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MSU-Notre Dame Rivalry: Remarkable History, Stunning Wins


MSU-Notre Dame rivalry
© Mike Carter-USA TODAY Sports

Last week, Michigan State and Notre Dame officially announced a brief renewal of their historic rivalry, agreeing to a home-and-home series in 2026 and 2027. The first game will be played in South Bend, Ind., and Notre Dame will make a return trip to East Lansing, Mich., the following season.



While it may have flown under the radar to many college football fans, this series is actually one of the great rivalries across college football and college sports as a whole.



"The Michigan State-Notre Dame rivalry is not only one of the oldest rivalries in all of college football, it's a series that is meaningful to Spartan players and fans alike," Michigan State Vice President and Director of Athletics Alan Haller said in an announcement on the MSU website. "It's fitting that the battle for the Megaphone Trophy renews in the 60th anniversary season of the 1966 Game of the Century."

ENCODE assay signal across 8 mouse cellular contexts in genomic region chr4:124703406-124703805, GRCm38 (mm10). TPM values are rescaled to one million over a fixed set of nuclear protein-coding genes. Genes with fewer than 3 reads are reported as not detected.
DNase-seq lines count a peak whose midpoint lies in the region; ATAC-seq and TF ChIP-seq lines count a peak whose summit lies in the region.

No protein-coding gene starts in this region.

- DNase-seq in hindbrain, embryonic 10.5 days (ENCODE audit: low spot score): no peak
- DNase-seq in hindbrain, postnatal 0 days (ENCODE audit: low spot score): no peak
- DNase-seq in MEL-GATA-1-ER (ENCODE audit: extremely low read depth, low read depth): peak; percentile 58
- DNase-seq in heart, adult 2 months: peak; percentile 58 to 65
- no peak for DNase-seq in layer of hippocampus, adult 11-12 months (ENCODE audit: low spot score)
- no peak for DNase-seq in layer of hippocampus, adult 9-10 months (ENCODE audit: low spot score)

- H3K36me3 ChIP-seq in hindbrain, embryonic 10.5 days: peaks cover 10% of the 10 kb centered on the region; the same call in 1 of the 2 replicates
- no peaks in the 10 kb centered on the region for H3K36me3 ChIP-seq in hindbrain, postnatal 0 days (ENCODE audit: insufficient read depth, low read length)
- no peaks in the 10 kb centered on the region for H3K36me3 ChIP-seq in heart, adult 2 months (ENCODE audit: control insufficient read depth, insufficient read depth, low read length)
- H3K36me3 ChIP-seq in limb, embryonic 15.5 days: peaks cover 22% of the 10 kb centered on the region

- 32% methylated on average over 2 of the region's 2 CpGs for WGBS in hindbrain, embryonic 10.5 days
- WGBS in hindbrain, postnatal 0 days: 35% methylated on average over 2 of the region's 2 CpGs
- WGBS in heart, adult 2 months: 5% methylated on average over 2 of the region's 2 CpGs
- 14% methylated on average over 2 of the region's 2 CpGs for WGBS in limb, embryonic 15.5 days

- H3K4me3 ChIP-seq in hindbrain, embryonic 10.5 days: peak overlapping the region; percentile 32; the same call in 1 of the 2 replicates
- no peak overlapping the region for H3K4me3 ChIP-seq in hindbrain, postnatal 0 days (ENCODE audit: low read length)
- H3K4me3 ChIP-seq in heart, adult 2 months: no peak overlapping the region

History of MSU-Notre Dame Rivalry

The rivalry between the Fighting Irish and the Spartans began in South Bend in 1897. The programs faced off intermittently in the early 1900s and met annually from 1948 through 2017, with a couple of two-year breaks thrown in and the winner claiming the Megaphone Trophy.


Michigan State and Notre Dame have not played since 2017, as the ever-changing landscape of college football and conference realignment forced scheduling shifts and sacrifices. But at one point, this rivalry was a premier annual event.


Championships, Glory Days

MSU was a national powerhouse in the 1950s, winning four national titles. As the next decade arrived, the Spartans continued to assert their prowess, winning two more championships.


Notre Dame, on the other hand, had not claimed a championship in the 50s and was in the middle of a rebirth of its championship traditions.


Then came the "Game of the Century."